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California’s Energy Code Update: Ready, Set, Wait

A delay in compliance software preparation prompts the California Energy Commission to shift the update’s effective date to the first of the year

Posted on Jul 14 2009 by Richard Defendorf

There aren’t many aspects of private-sector enterprise or government operations that don’t rely on software to make things happen. Just ask the California Energy Commission.

August 1 was to be the day the 2008 Building Energy Efficiency Standards – parts 1 and 6 of Title 24, the California Building Standards Code – became effective. But a delay in the rollout of proprietary software that building industry professionals will use to assure they are complying with the code has, in turn, prompted the commission to shift the effective date to January 1, 2010.

That’s not necessarily a bad thing. Most of California’s building industry has acclimated to the state’s progression of increasingly strict building regulations and many in the business had long ago geared up for the Title 24 update. And code in some municipalities already exceeds that of Title 24.

The next edition of the code is intended to increase the energy efficiency of retrofits, renovations, and new construction 15% to 20% over Title 24 requirements set in 2005. Title 24 has 12 parts, each of which addresses a construction category or set of administrative regulations. Even after January 1, compliance with some of Title 24's green provisions – pertaining to site development, water conservation, sustainable building materials, and waste recycling – will continue to be voluntary for the next year or two.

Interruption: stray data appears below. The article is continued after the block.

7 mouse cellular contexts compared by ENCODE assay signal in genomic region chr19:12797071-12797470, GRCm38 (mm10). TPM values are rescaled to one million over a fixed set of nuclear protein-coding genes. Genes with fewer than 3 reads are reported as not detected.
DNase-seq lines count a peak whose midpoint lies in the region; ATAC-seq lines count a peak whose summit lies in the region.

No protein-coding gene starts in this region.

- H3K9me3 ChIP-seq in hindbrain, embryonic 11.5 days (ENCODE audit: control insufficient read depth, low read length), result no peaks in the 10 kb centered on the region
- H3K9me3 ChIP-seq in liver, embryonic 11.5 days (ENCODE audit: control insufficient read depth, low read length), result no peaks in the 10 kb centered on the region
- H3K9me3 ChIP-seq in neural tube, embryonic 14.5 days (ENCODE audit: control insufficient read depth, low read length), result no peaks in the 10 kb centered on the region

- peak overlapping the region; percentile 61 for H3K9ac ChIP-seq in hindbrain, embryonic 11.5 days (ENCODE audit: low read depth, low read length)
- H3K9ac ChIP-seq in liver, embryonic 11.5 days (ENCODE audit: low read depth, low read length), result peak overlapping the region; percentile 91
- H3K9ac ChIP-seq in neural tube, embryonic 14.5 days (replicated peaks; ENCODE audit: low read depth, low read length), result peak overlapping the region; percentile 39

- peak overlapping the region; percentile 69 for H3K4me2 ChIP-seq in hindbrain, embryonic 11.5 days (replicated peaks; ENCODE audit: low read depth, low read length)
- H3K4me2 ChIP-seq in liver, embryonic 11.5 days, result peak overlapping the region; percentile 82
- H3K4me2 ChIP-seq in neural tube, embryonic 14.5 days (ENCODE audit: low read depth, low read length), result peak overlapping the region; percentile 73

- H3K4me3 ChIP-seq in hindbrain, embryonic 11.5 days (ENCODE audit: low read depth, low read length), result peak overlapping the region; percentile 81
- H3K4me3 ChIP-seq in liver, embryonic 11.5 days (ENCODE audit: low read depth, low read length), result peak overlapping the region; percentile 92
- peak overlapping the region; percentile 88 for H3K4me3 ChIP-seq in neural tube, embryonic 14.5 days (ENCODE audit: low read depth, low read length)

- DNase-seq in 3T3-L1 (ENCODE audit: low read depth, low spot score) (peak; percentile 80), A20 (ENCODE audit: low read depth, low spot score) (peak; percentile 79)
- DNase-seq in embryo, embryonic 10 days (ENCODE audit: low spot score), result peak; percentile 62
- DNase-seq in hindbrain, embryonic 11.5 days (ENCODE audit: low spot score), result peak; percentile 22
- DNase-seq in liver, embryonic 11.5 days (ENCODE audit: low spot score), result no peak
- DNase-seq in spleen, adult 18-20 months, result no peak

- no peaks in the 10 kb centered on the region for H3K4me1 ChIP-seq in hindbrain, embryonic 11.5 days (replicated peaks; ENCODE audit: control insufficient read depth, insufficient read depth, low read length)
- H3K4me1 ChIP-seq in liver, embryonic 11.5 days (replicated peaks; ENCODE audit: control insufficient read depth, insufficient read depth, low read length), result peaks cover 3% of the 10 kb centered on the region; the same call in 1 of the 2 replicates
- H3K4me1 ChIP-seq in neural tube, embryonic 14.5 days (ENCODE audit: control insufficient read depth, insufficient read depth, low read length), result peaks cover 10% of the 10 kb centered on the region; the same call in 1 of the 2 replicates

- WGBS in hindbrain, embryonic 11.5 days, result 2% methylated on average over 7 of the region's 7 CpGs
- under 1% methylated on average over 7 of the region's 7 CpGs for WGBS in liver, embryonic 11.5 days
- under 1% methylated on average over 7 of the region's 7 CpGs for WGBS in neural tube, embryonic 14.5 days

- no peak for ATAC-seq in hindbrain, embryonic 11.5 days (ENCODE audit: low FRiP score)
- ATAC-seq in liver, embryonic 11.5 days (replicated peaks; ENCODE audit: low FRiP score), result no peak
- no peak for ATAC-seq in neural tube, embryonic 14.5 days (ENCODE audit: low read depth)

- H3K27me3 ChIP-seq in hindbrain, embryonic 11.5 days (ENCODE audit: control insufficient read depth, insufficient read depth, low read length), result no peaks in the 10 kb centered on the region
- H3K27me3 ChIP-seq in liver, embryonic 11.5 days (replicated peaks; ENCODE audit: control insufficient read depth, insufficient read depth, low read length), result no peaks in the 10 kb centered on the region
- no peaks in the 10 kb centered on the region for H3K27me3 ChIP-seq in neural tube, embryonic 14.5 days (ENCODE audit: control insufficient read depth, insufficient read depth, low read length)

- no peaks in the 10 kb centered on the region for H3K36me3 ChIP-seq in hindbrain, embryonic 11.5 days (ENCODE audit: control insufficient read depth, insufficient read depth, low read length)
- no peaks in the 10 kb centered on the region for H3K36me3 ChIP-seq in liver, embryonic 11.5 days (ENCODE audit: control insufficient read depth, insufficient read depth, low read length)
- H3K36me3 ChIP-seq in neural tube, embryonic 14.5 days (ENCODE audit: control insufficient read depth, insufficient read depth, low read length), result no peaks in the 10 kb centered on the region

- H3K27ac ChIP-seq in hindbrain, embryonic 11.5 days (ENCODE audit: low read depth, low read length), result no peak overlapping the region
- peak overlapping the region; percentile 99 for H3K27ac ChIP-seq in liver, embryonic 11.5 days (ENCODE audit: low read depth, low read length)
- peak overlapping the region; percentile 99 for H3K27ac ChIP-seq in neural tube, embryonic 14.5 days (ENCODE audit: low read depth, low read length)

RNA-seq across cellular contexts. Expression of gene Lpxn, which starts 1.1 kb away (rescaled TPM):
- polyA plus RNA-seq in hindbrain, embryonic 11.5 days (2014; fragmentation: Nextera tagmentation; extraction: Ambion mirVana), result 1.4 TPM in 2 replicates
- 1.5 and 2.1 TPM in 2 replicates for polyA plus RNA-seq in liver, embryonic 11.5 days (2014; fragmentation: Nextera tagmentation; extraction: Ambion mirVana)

More time to gear up
A delay of five months is, as the CEC points out, not necessarily a bad thing, because it “provides the industry and building officials more time to prepare for the new standards” and gives the CEC “additional time to provide more information for the standards and work with the California utilities, building industry and the California building officials to provide training on the new standards.”

Also, CEC compliance software that doesn’t perform as required could cause significant problems for the state’s building industry.

“The inspectors have to be trained. They have to train the architects and engineers that are going to work with (the software),” Fred Bell, executive director of the Building Industry Association's Desert Chapter, told the Desert Sun newspaper for a recent story on the subject. “There are components that have to be manufactured (to code) — air conditioning, ducts. Building is manufacturing. When you have a challenge in one area, there's a ripple effect through everything else.”


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  1. California Energy Commission

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